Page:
[Editor’s Note: I had a thought in the middle of the night. It struck me that I have created several repeating characters for this blog–Byron the Quokka and Dr. Fantod, the life-coaching spider; Joe Collidge; and the whole crowd that inhabits Scurveyshire. What if I were to put them all into one novel? What kind of book would that be?]
Introducing Chapter CCCXCIV of her epic romance, Oy, Rodney, Violet Crepuscular has suddenly realized that Scurveyshire’s current craze for reddling–reddle-ing?–has gotten out of hand. “Dear reader,” she writes, “it appears that Scurveyshire’s current craze for reddling has gotten completely out of hand. Finding myself unable to deal with it artistically, I have decided to bring it to an end.”
It won’t be easy. Olaf Skraeling, posing as a reddleman in a bid to win the hand of Scurveyshire’s rich widow, Lady Margo Cargo, has created a demand that he cannot fulfill. For one thing, he’s out of reddle and doesn’t know where to get more. For another, Lady Margo blames him for her glass eye falling out while playing hopscotch. “Here’s where it gets tricky,” Ms. Crepuscular warns the reader.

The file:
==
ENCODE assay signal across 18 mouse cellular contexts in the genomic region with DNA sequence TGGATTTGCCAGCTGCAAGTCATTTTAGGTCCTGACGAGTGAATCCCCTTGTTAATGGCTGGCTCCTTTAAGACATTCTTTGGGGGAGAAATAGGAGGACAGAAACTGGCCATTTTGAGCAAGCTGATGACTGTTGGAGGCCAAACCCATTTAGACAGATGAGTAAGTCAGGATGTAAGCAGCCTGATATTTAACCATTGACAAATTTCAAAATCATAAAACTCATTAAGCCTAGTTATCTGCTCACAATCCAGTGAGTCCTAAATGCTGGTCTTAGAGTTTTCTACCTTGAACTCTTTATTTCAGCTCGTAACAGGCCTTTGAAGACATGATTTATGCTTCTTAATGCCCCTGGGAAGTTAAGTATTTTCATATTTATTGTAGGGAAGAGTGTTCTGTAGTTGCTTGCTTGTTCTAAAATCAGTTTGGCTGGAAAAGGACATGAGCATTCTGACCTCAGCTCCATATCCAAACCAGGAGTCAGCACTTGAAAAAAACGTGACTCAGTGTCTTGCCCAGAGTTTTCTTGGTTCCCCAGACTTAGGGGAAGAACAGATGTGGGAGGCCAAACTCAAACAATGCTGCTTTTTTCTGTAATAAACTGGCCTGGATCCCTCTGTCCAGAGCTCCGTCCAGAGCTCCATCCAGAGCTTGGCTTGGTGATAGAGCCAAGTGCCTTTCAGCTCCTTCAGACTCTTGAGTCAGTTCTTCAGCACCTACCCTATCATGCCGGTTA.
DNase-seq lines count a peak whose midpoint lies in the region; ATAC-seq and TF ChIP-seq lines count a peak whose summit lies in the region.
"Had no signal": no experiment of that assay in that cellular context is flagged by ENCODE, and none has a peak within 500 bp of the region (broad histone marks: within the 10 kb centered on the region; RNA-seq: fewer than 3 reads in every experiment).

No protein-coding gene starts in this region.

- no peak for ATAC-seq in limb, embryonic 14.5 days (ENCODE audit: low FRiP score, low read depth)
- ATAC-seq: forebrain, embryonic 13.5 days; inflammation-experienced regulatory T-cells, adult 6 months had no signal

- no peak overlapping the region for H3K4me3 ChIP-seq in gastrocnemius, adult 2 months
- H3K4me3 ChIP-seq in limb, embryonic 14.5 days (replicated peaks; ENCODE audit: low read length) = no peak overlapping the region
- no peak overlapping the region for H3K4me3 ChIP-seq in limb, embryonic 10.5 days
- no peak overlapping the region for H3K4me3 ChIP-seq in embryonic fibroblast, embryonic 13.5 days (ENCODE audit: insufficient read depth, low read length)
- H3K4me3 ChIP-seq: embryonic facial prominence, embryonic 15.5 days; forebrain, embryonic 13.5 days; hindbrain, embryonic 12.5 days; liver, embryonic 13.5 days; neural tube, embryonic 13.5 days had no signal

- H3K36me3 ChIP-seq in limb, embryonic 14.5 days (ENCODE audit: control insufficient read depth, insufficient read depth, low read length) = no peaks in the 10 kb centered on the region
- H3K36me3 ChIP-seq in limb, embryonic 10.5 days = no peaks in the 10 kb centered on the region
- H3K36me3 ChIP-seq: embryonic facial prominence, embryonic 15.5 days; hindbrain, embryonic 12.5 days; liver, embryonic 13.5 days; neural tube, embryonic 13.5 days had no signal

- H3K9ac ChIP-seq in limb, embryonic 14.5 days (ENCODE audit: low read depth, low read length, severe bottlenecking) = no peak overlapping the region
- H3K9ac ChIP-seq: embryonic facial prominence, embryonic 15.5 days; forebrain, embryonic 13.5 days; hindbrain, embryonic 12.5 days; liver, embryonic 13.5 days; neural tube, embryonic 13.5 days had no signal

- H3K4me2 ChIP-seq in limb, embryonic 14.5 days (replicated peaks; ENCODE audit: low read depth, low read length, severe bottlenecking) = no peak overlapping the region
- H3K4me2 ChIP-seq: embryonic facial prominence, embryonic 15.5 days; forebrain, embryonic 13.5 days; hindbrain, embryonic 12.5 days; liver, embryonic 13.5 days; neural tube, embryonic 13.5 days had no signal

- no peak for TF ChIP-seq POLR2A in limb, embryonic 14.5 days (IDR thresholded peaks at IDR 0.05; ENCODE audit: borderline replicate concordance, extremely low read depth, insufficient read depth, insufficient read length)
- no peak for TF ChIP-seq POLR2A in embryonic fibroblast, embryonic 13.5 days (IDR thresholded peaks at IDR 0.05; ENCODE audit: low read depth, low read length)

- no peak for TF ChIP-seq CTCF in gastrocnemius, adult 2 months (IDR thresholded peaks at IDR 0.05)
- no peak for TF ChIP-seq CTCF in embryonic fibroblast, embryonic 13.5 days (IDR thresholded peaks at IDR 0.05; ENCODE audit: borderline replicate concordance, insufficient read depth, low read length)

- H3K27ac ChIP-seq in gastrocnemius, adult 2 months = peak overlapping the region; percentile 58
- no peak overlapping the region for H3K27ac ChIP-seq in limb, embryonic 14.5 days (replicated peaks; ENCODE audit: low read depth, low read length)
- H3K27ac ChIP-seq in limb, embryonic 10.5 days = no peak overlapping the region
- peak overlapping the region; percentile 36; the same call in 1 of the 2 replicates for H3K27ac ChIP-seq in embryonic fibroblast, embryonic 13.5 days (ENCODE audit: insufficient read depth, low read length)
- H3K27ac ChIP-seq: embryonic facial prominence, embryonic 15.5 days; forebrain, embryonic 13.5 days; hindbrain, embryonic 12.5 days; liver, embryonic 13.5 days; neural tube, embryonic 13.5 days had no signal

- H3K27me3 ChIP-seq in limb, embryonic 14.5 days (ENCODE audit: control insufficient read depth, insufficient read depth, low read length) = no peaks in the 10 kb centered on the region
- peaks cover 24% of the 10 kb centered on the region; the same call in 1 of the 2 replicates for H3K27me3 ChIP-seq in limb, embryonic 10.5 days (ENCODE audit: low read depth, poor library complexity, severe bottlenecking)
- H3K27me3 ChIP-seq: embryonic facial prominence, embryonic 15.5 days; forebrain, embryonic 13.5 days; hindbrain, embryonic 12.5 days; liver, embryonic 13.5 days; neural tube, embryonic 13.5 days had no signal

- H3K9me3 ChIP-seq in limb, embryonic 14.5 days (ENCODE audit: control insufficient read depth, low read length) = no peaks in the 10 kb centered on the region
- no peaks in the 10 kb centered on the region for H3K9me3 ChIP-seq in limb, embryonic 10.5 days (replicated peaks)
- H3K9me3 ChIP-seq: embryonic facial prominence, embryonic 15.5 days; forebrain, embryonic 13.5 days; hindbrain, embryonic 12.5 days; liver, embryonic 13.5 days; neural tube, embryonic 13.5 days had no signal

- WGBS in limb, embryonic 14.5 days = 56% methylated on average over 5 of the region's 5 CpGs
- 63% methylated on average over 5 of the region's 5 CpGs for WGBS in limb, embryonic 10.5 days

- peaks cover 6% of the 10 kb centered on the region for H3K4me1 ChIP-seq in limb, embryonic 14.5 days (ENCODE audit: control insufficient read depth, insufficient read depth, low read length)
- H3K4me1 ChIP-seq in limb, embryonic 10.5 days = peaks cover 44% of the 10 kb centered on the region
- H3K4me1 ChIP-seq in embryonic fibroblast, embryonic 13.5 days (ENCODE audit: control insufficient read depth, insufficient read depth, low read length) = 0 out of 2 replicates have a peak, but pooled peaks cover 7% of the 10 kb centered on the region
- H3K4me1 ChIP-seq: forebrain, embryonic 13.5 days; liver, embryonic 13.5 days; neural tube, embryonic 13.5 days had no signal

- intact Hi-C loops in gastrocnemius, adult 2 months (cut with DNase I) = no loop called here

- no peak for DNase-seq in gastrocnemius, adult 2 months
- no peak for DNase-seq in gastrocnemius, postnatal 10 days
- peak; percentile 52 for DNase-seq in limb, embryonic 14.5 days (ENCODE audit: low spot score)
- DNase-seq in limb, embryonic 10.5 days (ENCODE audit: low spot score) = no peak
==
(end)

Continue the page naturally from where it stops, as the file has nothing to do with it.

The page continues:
You guessed it–one step too close to the fateful wading pool in the vicar’s back yard, and Mr. Skraeling, reddled clothes and all, gets sucked right under! Shloopf! That fatal sound is the last thing Olaf hears.
“Who’s going to pay for my glass eye?” demands Lady Margo. “I thought it was so romantic, the way he reddled my upholstered wooden leg–and now he’s gone!”
Constable Chumley has already stepped in to take care of Mr. Skraeling’s menagerie of chameleons, which creates a suspicion that he somehow maneuvered Olaf into the wading pool’s clutches. The constable refutes the charge: “A’ niffer blayed yon burzey wout a mair windring!” he declares.
Ms. Crepuscular goes on to object strenuously to any proposal to blend marsupials or daft college students into her romance. “It would ruin the whole thing!” she exclaims passionately.